Goodwin Liu is poised to become the most noteworthy/praiseworthy graduate of Rio Americano High School (your school and mine) in the entire history of the school. Support for his nomination is mounting from all sides.

And honestly, given all the young, ultra-right judges Bush unapologetically stacked the federal judiciary with, what kind of appointments did you expect Obama to make?

People who really know Goodwin Liu support his nomination. Even those who disagree with his ideology.

Darren said...

If you can read that first sentence, which often sets the tone for the entire article (as it did in this case), and claim that it's in any way balanced or objective, then we'll just have to disagree. This has no bearing on whether or not the AP is a "legitimate" news source; this particular piece was biased, and I didn't like its bias. I would be surprised to find an AP piece that was so favorable to the "ultra-right judges Bush unapologetically stacked the federal judiciary with", but I guess it could have happened.

As for his being the most noteworthy/praiseworthy graduate of our school, you must be ignoring Barbie Benton :-)

Darren said...

And another "by the by"--if you scroll through the links on this page as it is today, you'll find the most common source I link to is, wait for it, the New York Times. Yahoo News, which gets its news from the AP, appears next by my count. FoxNews? Nowhere to be seen. I don't watch it, either, as I don't get cable. The story in this post came from the San Francisco Chronicle.

Your insinuation about what I consider legitimate and illegitimate sources of news is a bit off base.

Dean Baird said...

Wait. I say you don't consider AP a legitimate news source.

You say:
More al-AP Bias.

I apologize for any mischaracterization on my part.

Darren said...

Yes, they are biased--as they were in the story you linked to about Mr. Liu, and in the link you just provided. I previously pointed out that I do link to AP stories, I also watch out for bias from them.

Dean Baird said...

Still though, for someone who chronically decries lefties' tendencies toward unprovoked undie-bunching to crack wise about a widely admired alum of his own school behind offense taken at the tone of a linked news item from a staff email announcing a presidential appointment?

That says something. And if that's what you intended to say, so be it.

Darren said...

I'm not even sure what *you* just said there.

maxutils said...

Boys, boys, boys . . .save it for trivia. :)

Dean Baird said...

Funny that the DAs so eager to stand up and sound the alarm against Goodwin Liu re their perception of his academic view on the death penalty were nowhere to be found when they had the opportunity to be heard at his California Supreme Court nomination hearing.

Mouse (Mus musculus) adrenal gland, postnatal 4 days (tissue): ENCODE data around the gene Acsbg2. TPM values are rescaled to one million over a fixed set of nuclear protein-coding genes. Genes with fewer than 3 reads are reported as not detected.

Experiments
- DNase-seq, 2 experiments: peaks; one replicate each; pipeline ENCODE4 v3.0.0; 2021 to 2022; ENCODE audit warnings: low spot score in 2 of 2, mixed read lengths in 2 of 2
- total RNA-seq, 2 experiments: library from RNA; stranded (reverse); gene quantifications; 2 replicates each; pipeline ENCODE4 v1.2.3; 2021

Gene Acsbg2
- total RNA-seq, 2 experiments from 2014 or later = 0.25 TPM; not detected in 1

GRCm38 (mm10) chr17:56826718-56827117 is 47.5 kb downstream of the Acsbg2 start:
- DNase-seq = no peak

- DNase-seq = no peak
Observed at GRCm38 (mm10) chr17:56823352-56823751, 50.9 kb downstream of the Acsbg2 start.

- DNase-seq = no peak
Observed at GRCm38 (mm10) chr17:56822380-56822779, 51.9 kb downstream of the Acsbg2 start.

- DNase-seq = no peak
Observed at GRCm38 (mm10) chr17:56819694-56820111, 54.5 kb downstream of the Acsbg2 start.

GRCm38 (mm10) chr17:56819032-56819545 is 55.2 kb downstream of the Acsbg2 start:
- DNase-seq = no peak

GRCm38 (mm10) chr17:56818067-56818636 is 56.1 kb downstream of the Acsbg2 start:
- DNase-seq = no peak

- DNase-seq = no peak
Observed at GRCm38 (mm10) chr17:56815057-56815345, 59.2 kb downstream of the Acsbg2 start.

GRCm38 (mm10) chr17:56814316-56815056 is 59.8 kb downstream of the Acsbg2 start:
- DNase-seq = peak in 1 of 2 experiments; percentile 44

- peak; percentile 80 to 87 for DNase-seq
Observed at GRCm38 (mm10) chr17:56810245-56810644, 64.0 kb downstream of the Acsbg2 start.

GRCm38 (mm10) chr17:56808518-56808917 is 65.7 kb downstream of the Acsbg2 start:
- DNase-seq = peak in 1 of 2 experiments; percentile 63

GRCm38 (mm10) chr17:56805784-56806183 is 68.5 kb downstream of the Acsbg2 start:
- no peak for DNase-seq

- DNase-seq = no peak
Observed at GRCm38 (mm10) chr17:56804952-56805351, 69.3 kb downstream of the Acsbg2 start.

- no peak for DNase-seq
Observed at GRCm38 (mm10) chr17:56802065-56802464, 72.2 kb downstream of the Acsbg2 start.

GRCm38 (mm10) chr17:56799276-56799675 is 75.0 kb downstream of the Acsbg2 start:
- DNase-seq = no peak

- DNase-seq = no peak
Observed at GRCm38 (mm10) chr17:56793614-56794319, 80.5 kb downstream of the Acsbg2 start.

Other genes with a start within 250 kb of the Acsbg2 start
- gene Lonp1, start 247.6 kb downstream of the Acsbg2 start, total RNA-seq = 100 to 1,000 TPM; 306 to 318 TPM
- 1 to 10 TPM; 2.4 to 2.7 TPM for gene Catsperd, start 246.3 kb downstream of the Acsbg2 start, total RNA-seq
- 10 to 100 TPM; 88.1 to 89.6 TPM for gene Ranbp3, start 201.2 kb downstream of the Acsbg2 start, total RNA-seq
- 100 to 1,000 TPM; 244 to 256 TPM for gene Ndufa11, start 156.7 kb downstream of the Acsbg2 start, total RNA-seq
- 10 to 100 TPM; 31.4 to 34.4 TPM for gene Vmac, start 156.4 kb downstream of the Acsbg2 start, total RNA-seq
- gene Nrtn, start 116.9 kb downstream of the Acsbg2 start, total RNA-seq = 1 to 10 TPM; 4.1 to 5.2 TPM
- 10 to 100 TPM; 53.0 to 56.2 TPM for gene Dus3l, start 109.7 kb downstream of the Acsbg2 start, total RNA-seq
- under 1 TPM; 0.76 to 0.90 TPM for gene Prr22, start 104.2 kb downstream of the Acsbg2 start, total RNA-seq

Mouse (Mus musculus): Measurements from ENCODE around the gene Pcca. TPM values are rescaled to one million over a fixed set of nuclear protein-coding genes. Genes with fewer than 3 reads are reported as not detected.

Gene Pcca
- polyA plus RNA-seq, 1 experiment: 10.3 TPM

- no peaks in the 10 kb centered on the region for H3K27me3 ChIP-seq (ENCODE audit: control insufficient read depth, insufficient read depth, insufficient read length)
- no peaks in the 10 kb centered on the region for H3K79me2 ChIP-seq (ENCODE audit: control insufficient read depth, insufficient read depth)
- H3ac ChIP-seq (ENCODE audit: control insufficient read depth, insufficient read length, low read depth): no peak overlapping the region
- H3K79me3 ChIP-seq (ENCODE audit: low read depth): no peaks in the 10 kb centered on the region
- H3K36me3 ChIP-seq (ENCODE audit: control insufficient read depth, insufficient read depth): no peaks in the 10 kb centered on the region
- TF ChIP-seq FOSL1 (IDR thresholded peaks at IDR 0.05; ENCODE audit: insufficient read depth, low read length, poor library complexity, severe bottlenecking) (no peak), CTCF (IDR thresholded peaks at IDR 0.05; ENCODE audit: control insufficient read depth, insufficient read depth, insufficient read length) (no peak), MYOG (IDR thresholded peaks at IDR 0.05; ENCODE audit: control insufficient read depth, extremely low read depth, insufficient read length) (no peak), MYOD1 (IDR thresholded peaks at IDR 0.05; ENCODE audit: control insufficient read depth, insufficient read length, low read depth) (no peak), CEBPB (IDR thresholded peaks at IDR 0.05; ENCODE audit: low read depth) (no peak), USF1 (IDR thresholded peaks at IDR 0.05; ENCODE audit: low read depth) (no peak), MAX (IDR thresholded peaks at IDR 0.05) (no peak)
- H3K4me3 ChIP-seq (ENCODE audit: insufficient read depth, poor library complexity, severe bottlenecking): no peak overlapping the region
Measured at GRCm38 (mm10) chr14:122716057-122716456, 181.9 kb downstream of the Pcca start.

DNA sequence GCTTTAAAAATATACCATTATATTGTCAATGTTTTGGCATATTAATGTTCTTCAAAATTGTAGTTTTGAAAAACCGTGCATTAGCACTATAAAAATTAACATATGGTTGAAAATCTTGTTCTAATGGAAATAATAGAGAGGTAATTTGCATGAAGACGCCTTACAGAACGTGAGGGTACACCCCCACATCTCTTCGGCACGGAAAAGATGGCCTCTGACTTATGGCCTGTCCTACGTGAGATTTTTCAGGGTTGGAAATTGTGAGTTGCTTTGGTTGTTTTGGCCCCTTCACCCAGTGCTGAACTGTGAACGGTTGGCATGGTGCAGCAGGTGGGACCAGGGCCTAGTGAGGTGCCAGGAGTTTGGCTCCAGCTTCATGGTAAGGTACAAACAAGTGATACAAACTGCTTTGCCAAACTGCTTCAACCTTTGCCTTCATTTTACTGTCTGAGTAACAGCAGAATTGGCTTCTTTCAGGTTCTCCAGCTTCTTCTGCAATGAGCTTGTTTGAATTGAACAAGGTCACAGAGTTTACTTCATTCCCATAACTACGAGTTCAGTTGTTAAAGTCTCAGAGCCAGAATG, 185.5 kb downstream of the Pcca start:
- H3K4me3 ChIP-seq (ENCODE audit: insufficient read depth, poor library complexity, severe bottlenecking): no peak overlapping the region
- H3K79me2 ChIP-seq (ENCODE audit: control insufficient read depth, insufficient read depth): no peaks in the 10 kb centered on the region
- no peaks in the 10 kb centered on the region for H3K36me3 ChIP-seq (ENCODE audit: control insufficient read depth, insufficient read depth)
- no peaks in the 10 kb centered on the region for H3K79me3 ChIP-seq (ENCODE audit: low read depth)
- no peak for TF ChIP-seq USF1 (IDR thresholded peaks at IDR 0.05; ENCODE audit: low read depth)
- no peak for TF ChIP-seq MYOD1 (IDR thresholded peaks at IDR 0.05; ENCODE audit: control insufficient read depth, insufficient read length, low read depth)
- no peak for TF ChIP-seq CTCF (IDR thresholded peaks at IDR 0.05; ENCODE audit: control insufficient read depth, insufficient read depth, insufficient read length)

Don't get me wrong: I'm glad they crawled back under their respective rocks and revealed the cowardice that was obvious in their previous action. Let's hope they stay under said rocks.

Darren said...

That you tracked this post down a year and a half later to leave that comment doesn't speak well of you. You seem *very* emotionally invested in this guy. I certainly am not, and I doubt those DA's were, either.

Maybe, just maybe, those DA's who weren't so cowardly before knew there was no beating this appointment, and saved their time and effort this time. Maybe that's why they didn't show up.

I still don't agree with Liu's stances. My philosophy is that California is already screwed, how much more damage can this guy cause?

Seriously, that's what I think.

But I'm glad you feel good about yourself. :P

Dean Baird said...

I know the man. You don't.

The DA's chose to engage in what you're characterizing as a drive-by tactic (not really invested). I chose to track down your trumpeting of said tactic so as to call for them to account.

If they had something of substance to say, were they not duty-bound to say it when given the opportunity? I see it as a matter of principle. So I think posing the question speaks very well of me and my character.

The DA's acted out of political opportunism. They are free to do so. And I am free to call them cowards for their behavior. I'll leave it to others to judge for who's right and who's wrong.

If you advocate their unprincipled expediency, it would disappoint but not surprise. It would be consistent with your approval of senators who light up the media with statements of how morally reprehensible it is for the Senate to filibuster judicial appointees... until they get their first chance to do it, themselves.

Darren said...

Your side changed the rules on filibustering judicial appointees. If you don't like how that shoe fits, you shouldn't try to shove it on *my* foot.